This time, the Rabbi of the Ashkenazi community is asking the chief rabbi to intervene, in order to bring peace between the president of the Old City’s Jewish community, Mordechai Weingarten, and the ‘Haganah’ military organization. The story behind this request involves the tension between Weingarten and the ‘Haganah’, following the latter’s takeover of the Jewish Agency’s food distribution to the Jews of the Old City, which had rested with Weingarten until that point.

The letter also mentions the need to reconcile further arguments about the discussion on the possible courses of action in the besieged city. Tensions reached a peak a month before writing the letter at hand, when commander of the Haganah’s Jerusalem unit, Avraham Halperin, was arrested in the Old City.

“Another thing I believe might affect… the heads of our government will give an order to members of the ‘Haganah’ to cooperate with Weingarten, since he is known to have relations with the government in favor of the Old City, and the cooperation will bring great benefit for the Protection of the Old City and alleviate the population’s suffering,” writes Rabbi Mintzberg to Chief Rabbi Herzog.

Another letter in the collection was sent four days later to the Religious Council in Jerusalem, by a representative group of 25 young members of the ‘Beitar’ organization, who had established a company of their own alongside the ‘Haganah’s.

According to the author of the letter, the company consists of “Young and international” olim (immigrants) from various countries including: Poland, Lithuania, Romania, Bulgaria, and Harbin (at that time under the control of the Soviet Union and today a part of China). In the letter, the group seeks assistance for the upcoming Passover. “We are forced to turn to you with a request of utmost importance. Passover is approaching and we are unable to satisfy all the national-religious Halachas of this holiday, such as matzo and the use of special kitchen utensils. ”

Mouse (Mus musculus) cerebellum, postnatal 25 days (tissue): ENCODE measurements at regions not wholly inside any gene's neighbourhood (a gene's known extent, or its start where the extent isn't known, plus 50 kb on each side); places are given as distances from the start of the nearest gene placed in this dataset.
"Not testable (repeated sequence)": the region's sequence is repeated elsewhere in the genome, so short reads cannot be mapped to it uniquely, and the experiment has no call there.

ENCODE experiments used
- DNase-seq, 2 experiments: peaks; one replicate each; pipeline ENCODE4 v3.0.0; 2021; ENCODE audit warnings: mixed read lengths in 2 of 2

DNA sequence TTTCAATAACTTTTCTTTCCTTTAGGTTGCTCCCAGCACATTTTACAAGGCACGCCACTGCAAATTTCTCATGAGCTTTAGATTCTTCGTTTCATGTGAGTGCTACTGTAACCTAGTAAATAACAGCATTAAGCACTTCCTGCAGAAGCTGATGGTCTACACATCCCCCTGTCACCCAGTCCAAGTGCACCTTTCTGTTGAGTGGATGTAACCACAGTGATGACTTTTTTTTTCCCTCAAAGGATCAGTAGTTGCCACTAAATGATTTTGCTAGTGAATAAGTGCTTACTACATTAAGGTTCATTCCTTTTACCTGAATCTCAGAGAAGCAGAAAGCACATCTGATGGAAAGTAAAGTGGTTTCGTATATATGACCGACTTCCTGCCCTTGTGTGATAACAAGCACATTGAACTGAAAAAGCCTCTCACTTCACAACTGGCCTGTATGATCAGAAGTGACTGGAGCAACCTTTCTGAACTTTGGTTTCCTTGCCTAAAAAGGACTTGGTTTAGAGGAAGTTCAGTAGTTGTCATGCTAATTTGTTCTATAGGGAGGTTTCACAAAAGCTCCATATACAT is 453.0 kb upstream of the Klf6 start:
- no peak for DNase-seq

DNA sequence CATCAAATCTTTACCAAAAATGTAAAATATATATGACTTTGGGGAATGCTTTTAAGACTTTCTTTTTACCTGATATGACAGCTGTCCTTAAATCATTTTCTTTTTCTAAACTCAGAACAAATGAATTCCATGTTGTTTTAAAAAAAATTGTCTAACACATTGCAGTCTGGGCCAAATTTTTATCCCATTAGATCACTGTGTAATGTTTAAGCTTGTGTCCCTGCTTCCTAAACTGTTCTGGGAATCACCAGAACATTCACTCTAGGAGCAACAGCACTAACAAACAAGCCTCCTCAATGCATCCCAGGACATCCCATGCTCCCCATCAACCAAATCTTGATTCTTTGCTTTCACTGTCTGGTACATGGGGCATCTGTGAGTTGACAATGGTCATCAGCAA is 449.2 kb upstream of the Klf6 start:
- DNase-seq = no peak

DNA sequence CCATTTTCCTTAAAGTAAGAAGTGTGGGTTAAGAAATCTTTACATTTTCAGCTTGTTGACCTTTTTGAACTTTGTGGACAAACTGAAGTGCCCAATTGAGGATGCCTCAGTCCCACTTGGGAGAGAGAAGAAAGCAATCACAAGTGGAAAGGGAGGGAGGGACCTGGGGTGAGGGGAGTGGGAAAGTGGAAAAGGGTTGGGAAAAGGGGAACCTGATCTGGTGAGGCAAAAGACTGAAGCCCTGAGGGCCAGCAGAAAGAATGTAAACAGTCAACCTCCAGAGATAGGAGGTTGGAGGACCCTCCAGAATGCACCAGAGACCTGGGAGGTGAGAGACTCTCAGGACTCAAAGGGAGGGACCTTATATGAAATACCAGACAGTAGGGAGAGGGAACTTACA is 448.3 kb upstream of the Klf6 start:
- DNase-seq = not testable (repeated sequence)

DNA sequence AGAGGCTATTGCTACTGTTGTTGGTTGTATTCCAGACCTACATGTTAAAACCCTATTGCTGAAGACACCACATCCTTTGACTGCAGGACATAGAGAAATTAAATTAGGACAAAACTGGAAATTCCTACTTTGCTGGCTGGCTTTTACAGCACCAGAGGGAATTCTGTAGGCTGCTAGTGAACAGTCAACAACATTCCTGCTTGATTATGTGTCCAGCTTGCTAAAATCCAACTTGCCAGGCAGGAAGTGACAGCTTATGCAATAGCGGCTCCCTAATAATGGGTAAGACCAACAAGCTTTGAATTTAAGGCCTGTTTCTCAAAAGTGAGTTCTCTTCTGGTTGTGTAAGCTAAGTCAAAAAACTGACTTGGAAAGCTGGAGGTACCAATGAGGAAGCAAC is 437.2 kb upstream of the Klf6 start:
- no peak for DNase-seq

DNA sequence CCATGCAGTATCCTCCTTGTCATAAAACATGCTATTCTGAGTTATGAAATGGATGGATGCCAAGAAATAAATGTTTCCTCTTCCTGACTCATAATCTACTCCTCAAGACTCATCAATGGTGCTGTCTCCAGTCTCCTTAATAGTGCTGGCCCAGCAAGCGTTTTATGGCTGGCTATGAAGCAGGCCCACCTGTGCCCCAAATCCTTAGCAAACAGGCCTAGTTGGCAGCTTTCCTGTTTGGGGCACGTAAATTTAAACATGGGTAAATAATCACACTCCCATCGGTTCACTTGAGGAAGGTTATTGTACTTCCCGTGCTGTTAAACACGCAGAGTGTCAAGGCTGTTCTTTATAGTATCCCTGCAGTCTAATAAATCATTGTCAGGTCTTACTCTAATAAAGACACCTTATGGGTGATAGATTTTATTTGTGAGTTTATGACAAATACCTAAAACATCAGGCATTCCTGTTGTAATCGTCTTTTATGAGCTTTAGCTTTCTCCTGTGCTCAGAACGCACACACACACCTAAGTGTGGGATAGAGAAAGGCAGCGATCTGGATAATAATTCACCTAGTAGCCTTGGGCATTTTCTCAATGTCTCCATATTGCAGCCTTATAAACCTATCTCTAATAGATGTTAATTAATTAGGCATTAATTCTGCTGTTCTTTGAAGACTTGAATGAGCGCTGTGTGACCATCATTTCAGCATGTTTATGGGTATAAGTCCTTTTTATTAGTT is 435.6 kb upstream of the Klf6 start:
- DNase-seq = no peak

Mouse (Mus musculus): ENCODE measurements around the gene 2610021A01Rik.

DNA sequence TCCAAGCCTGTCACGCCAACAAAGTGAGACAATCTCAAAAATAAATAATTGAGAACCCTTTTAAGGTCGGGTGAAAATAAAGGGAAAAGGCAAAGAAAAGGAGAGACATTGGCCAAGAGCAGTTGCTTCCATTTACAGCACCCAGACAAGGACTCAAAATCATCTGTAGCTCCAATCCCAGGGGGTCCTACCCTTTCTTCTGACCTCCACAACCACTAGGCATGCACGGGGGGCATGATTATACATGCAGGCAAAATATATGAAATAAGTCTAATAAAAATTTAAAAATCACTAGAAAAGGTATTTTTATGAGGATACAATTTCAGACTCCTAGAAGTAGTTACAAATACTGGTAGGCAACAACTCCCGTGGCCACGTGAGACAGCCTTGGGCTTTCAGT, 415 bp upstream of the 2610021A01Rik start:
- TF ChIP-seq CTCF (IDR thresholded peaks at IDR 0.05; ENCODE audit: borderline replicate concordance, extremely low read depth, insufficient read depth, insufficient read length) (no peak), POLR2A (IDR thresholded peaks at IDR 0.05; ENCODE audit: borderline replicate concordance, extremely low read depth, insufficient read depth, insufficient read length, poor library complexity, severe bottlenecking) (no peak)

A month after the three letters were written, on May 13th, the British troops left the Old City. Three days later, the Arab counter-offensive commenced and the conquest of ‘Haganah’ positions in the city. Four days later came the Jordanian forces.

Two weeks after the departure of the British, on May 28th, the Old City was captured by the Jordanian forces.

(*Ed. Note: Kedem Auction House is handling the sale of the letters. A spokesperson told JewishPress.com the seller requested anonymity and added this is also part of its confidentiality policy, as it is with other auction houses, for varying reasons.)

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Hana Levi Julian is a Middle East news analyst with a degree in Mass Communication and Journalism from Southern Connecticut State University. A past columnist with The Jewish Press and senior editor at Arutz 7, Ms. Julian has written for Babble.com, Chabad.org and other media outlets, in addition to her years working in broadcast journalism.

3 COMMENTS

  1. "The British were on the way out and the Jordanians on the way in." – The Army of Transjordan (Jordan did not exist at that time) was little more than a British colonial army. It had British officers and was trained and equiped by the British. The invasion of Israel by the Transjordanian army was little more than British perfidity by the anti-Semitic Labour government.